Human rights groups demand overturn of death sentences of two Bahrainis


Following the unfair trials against two men who say they were tortured to extract confessions, Human Rights Watch and the Bahrain Institute for Rights and Democracy (BIRD) said on Monday, Bahrain’s authorities should overturn the death sentences of Ali Moosa and Mohamed Ramadan.

The Court of Cassation, Bahrain’s court of last resort, will issue the final verdict in the coming weeks although this is the second time the Court of Cassation will examine the case of Moosa and Ramadan.

A criminal court on December 29, 2014 sentenced both to death for murdering a policeman, despite their torture allegations. The Court of Cassation confirmed the death sentences in November 2015 but overturned them in October 2018 after a previously undisclosed medical report appeared to corroborate Moosa’s torture allegations.

Despite the new evidence, the High Criminal Court of Appeal reinstated the convictions and death sentences on January 8, 2020.

“Moosa and Ramadan have now twice been sentenced to death despite compelling evidence that their convictions were based on confessions obtained under torture,” said Joe Stork, deputy Middle East director at Human Rights Watch. “This is an indictment of Bahrain’s criminal justice system, and the Court of Cassation should not miss the opportunity to correct this grave miscarriage of justice by overturning their death sentences.”

Bahraini security forces arrested Moosa, 33, on February 21, 2014 and Ramadan, 37, on February 18, 2014, in connection with the murder of a policeman and other terrorism charges. Both men alleged that Central Investigations Directorate (CID) officers tortured and sexually assaulted them. Ramadan refused to sign a confession, but Moosa told BIRD that he was tortured into confessing to the charges against him and incriminated Ramadan.

“They were kicking me on my reproductive organs, and would hit me repeatedly in the same place until I couldn’t speak from the pain,” Moosa told BIRD in a voice message recorded on December 11, 2019. “Someone at the torture site was telling me, ‘We already have the judgment written. Just say that Mohammed Ramadan is the one who gave you the bomb, and we’ll commute your verdict to a life sentence.’ I decided to tell them what they wanted.”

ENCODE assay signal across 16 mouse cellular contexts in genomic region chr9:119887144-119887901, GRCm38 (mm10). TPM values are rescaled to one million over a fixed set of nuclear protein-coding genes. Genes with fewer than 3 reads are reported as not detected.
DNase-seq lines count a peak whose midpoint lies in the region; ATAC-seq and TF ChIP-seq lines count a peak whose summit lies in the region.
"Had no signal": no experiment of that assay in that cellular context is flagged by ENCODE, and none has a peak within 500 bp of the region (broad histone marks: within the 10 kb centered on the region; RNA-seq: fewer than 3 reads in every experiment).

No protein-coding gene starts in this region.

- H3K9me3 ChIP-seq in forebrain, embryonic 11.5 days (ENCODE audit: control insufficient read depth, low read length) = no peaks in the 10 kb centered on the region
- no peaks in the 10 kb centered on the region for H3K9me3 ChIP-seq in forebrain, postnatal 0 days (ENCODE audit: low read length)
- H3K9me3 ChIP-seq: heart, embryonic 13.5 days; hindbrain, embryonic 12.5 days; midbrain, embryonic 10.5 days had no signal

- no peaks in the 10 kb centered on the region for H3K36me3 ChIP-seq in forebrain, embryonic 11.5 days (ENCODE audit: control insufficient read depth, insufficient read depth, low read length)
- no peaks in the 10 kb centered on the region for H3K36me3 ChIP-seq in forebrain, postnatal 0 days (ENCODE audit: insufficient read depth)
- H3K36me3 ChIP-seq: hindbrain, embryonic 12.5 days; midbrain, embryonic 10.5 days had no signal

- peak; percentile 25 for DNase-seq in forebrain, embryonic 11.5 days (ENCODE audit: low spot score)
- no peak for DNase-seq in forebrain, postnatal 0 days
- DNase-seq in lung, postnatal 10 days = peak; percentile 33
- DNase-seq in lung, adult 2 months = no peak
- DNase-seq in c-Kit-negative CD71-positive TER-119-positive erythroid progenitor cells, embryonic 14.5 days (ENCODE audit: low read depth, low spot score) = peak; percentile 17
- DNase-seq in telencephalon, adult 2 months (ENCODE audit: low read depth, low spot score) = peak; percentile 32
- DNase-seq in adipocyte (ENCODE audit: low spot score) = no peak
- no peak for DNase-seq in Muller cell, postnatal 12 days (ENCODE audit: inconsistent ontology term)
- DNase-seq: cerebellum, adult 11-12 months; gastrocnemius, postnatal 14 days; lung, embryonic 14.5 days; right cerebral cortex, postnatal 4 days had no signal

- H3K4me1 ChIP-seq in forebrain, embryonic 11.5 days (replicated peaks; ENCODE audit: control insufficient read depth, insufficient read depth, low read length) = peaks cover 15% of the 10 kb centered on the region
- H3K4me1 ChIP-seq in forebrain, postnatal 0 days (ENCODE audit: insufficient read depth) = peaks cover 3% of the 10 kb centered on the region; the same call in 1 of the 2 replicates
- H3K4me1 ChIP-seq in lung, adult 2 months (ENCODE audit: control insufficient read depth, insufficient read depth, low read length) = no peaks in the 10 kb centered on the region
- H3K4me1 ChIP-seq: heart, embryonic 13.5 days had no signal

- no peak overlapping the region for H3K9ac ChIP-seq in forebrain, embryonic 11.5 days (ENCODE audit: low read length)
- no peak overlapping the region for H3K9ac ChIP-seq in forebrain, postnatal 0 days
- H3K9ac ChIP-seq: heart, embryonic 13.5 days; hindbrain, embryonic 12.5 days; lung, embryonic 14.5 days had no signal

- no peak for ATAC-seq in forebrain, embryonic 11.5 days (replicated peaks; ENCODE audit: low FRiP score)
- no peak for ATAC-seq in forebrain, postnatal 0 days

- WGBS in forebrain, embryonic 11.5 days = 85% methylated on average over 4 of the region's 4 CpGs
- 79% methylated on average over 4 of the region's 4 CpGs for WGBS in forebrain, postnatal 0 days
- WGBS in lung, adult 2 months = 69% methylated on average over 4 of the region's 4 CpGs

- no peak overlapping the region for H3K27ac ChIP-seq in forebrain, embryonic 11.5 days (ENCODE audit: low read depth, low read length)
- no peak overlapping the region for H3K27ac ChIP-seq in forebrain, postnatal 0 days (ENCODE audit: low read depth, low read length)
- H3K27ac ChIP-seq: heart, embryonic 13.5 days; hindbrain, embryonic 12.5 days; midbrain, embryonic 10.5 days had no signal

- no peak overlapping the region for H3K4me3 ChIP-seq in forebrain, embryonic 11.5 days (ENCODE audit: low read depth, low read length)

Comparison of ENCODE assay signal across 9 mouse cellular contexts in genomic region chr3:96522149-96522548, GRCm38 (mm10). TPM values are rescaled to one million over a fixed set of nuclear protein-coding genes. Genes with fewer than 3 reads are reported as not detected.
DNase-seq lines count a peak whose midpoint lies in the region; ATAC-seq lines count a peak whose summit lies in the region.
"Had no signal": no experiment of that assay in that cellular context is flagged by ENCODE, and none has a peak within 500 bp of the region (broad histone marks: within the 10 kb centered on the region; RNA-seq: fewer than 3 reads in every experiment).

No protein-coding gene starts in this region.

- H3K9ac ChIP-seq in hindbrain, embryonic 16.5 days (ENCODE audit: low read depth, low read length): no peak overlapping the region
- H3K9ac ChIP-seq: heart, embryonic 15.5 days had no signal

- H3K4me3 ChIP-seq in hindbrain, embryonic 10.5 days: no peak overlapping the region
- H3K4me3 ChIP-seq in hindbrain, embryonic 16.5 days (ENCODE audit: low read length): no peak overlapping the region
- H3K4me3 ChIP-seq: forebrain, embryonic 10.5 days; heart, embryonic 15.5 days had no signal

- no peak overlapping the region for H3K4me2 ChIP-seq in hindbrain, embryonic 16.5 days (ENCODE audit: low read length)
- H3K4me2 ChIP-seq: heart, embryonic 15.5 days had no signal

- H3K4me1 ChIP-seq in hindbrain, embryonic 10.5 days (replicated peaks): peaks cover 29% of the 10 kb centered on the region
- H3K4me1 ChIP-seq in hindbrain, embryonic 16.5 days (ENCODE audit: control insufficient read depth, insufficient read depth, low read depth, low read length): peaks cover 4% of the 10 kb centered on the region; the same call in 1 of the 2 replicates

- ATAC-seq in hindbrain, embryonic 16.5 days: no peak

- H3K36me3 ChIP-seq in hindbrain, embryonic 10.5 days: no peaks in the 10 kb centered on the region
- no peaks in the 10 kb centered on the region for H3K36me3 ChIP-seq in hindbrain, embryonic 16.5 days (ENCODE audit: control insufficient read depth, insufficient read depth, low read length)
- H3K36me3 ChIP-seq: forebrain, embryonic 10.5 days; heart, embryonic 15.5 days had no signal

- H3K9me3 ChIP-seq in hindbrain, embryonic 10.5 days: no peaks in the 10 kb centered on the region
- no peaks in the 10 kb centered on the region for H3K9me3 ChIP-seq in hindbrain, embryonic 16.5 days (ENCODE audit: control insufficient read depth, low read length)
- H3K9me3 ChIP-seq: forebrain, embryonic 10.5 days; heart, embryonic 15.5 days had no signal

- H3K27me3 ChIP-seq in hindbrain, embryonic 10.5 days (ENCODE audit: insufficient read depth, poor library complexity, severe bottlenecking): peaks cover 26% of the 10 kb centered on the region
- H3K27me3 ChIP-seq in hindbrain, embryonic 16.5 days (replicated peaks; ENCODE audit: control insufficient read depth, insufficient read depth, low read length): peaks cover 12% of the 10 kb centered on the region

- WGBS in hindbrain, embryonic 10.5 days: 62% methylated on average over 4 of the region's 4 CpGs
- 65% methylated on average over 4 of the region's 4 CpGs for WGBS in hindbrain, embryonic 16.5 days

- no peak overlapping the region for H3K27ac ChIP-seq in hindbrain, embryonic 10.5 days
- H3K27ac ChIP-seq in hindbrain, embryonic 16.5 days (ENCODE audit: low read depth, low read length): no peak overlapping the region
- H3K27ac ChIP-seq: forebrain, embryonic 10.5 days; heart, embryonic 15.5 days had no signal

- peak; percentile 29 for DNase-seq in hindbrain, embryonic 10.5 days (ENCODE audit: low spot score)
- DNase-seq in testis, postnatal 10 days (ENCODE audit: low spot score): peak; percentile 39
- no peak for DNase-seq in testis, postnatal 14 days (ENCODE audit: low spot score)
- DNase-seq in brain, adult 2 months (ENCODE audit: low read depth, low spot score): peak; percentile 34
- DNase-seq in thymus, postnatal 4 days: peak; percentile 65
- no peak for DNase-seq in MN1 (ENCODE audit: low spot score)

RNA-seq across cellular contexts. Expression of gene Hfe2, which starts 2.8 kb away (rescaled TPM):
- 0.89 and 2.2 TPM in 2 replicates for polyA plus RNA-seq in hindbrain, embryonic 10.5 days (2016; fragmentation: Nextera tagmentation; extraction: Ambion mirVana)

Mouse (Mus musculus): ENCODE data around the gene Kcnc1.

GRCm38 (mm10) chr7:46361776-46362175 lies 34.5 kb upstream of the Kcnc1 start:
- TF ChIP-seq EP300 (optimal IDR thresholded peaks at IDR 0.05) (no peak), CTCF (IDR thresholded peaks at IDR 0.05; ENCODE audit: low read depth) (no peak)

Despite torture complaints from Ramadan’s wife and from the United States-based Americans for Democracy and Human Rights in Bahrain (ADHRB), the Interior Ministry’s Ombudsman did not investigate the allegations for two years. In April 2016, in response to a question from the United Kingdom Foreign Office, the Ombudsman and the Bahraini embassy in London falsely claimed that the authorities had not received any allegations of mistreatment or torture regarding Ramadan’s case.

After ADHRB produced a receipt for the original complaint from the Ombudsman, and following UK Foreign Office pressure, the Ombudsman said it would conduct a “full, independent investigation into the treatment of both Mohamad Ramadan and Hussein Moosa.”

The Ombudsman on August 7, 2016 referred the case to the Special Investigations Unit (SIU) in the Public Prosecutor’s Office, which investigates and prosecutes criminal allegations against security or other officials for torture or mistreatment of detainees.

Following a request from London-based rights organization Reprieve, the Copenhagen-based International Rehabilitation Council for Torture Victims (IRCT) conducted an independent expert review of the forensic medical reports for both men. The IRCT also described the Special Investigative Unit’s investigation as “cursory” and “superficial.”

Bahrain’s Ombudsman and the investigative unit have repeatedly failed to investigate credible allegations of detainee abuse or to hold accountable officials who participated in and ordered torture during interrogations. The United Nations Committee Against Torture raised concerns that these bodies were neither independent nor effective.

According to BIRD, eight death row inmates in Bahrain are at imminent risk of execution, having exhausted all legal remedies. On July 27, Bahrain executed three men, including Ali al-Arab and Ahmad al-Malali, both convicted of terrorism offenses in a mass trial marred by allegations of torture and serious due process concerns. (Source: HRW)